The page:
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"Through Airmen's Eyes" series on AF.mil. These stories focus on a single Airman, highlighting their Air Force story.)

After hours of shopping, stitching and crafting, a piece of work comes together for former Tech Sgt. Randolph Sena, a civilian Airman and a recreational cosplayer.

No matter the job or training, the Air Force has a philosophy that applies to all Airmen: attention to detail.

Sena, the chief of exercises for Joint Base Andrews’ 11th Wing, knows this all too well, as his entire career has been detail oriented. For Sena, this aspect of his job merged smoothly with his personal hobby of cosplay, short for costume play, when he started participating in the activity in 2010.

"My interest in this type of performance art began when a couple of friends invited me to conventions where costume contests were held for fans of different comics, films, television series, games, manga and anime," he said. "I read comics as a kid, so this definitely appealed to my childhood love of superheroes and storytelling."

At his first Comic-Con in 2010, Sena's attention to detail into his rendition of a "Steampunk Thor" won him his first contest.

"I would spend weeks shopping at thrift shops, crafts stores and on Amazon to find all the parts and clothing I needed," he said. "It was a constant challenge of being creative on a budget but also trying to match the details of the character I was trying to emulate."

His next convention was at the 2012 Dragon-Con in Atlanta. To add to his fantasy wardrobe, Sena created more outfits consisting of Doctor Who and a dwarf from the popular online game "World of Warcraft." He placed third in the Dragon-Con costume contest with his dwarf costume.

The most recent convention Sena attended was Awesome-Con at the Washington D.C. Convention Center in April. About 140,000 people attended, with approximately 400 people competing in the costume contest.

"The best costume I've seen was a guy dressed up as a character from the popular video game series 'Gears of War,’" Sena said. "The realism of the character was very impressive and just brought the whole design to life for me. I just thought, 'Man, I have a lot more work to do if I'm going to match that kind of detail.'"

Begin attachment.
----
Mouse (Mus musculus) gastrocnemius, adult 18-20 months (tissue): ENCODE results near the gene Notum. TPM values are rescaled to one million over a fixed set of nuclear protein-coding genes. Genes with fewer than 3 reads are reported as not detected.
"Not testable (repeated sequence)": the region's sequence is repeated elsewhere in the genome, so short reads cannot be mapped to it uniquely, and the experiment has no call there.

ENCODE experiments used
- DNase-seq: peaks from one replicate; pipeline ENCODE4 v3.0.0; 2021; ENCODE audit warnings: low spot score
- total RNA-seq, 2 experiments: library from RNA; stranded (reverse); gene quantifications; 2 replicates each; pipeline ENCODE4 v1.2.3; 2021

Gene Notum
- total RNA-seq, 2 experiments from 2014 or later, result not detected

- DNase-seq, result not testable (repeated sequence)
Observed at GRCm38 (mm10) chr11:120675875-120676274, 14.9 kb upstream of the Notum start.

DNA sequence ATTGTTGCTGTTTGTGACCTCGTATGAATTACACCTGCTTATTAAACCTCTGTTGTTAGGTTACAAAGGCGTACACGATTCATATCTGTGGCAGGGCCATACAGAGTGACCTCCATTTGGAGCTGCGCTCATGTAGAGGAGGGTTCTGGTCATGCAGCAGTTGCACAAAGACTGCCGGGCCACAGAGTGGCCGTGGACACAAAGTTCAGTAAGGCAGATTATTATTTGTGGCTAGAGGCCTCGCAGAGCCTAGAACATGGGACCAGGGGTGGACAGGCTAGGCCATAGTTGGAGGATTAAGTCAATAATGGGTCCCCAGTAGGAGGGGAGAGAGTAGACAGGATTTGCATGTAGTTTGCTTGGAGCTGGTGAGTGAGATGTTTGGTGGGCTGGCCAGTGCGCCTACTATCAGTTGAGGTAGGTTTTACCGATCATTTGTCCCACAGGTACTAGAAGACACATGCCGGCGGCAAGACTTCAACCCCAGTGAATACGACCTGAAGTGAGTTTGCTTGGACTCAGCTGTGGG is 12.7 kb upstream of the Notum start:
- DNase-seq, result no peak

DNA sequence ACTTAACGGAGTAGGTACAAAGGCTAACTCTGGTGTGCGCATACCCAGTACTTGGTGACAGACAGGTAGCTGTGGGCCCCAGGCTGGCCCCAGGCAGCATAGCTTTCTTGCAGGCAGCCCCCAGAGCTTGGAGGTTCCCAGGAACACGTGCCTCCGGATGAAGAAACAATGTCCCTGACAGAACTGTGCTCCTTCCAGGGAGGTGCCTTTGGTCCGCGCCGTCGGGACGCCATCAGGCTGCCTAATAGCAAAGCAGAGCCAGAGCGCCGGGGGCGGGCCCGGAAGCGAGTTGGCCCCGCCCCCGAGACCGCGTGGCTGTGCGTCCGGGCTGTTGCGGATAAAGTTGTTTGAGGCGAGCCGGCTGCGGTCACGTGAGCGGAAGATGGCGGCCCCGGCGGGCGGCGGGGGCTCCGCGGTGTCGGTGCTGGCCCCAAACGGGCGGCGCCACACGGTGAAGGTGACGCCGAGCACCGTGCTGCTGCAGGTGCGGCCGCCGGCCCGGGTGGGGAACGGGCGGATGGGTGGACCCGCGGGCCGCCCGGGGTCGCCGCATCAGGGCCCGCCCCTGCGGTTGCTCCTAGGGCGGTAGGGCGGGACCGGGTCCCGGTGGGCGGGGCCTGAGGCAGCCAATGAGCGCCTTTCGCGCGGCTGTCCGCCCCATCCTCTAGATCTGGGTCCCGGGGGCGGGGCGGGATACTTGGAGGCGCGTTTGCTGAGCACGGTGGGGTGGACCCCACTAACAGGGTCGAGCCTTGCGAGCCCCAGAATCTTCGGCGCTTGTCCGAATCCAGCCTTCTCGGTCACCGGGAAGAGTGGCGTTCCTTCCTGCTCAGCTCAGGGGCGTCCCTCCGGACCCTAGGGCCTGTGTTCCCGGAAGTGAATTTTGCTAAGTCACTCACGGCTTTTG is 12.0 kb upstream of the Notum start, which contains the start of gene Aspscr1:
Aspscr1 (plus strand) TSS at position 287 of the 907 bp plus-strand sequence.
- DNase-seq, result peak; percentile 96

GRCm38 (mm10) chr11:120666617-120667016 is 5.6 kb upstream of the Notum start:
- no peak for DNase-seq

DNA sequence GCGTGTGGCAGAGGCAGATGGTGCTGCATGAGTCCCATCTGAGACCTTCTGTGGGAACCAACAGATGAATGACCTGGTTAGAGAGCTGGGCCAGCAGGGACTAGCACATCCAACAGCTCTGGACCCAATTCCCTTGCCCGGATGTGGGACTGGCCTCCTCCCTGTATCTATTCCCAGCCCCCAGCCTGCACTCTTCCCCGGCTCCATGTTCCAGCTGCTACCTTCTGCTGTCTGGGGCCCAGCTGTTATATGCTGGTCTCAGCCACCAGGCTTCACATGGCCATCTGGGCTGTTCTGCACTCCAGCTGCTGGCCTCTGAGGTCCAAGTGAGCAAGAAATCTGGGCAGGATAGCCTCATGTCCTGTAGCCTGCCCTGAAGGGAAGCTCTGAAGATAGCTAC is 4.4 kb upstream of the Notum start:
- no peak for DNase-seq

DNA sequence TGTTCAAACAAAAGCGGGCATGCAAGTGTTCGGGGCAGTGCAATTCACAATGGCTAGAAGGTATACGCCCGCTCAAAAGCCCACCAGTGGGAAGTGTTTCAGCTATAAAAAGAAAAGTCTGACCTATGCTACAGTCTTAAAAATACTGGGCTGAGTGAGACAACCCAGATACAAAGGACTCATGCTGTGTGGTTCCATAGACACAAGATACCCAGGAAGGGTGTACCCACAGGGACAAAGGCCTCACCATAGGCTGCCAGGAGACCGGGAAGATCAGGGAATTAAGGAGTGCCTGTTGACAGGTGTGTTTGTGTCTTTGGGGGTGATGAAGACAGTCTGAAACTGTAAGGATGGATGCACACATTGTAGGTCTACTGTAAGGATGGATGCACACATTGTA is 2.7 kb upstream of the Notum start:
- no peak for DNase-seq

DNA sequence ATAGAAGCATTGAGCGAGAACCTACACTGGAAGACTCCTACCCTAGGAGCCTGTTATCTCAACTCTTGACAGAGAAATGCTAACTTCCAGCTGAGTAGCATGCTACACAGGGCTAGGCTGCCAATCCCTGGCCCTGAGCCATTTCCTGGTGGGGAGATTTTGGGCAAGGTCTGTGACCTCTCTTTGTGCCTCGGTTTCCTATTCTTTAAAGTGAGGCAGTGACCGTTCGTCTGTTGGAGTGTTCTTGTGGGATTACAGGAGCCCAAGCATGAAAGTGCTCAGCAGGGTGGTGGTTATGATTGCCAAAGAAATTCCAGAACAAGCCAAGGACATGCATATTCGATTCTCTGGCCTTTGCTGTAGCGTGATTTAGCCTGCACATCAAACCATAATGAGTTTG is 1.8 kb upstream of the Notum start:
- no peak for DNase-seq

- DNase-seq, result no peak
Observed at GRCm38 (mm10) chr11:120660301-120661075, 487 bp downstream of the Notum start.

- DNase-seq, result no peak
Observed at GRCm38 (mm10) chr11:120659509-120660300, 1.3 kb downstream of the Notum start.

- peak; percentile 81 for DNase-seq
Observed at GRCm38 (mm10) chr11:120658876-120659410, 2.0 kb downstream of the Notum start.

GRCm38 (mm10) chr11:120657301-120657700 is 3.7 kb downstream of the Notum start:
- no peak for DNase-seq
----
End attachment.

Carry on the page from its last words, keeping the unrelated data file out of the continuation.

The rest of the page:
Sena's focus on detail oriented projects has roots all the way back to the early days of his military career.

"I was stationed at Andrews originally in 1990 at the 89th Airlift Wing as security forces and eventually cross trained into the inspector general's office," Sena said. "I retired in 2004 and then returned as a civilian."

He started working in the IG office in 2002 as an active-duty service member. He came back in 2005, doing the same job, but as a civilian with more positional authority and experience, he said.

Sena's current job responsibilities entail conducting regular inspections and exercises for the base, such as compliance inspections and active shooter training programs for Airmen.

The exercises and inspections conducted here focus on performance and cohesiveness amongst the units.

"My Air Force training has definitely helped me in my professional goals, as well as my personal interests and hobbies," he said. "Outside of my career, I have a personal passion for theatre, set making and costume design."

Sena claims his constant focus on the intricacies of his assignments over the years have helped keep his mind and eye sharp.

"My entire military career taught me to focus on all the little details that go into the final product we put out, whether it's a checklist, report, presentation, or any other tangible result of our efforts," he said. "It's a great feeling to know that the time and focus I put into my work really shines when I complete a project. This mindset will stick with me and continue to help me as an Airman, both professionally and personally."

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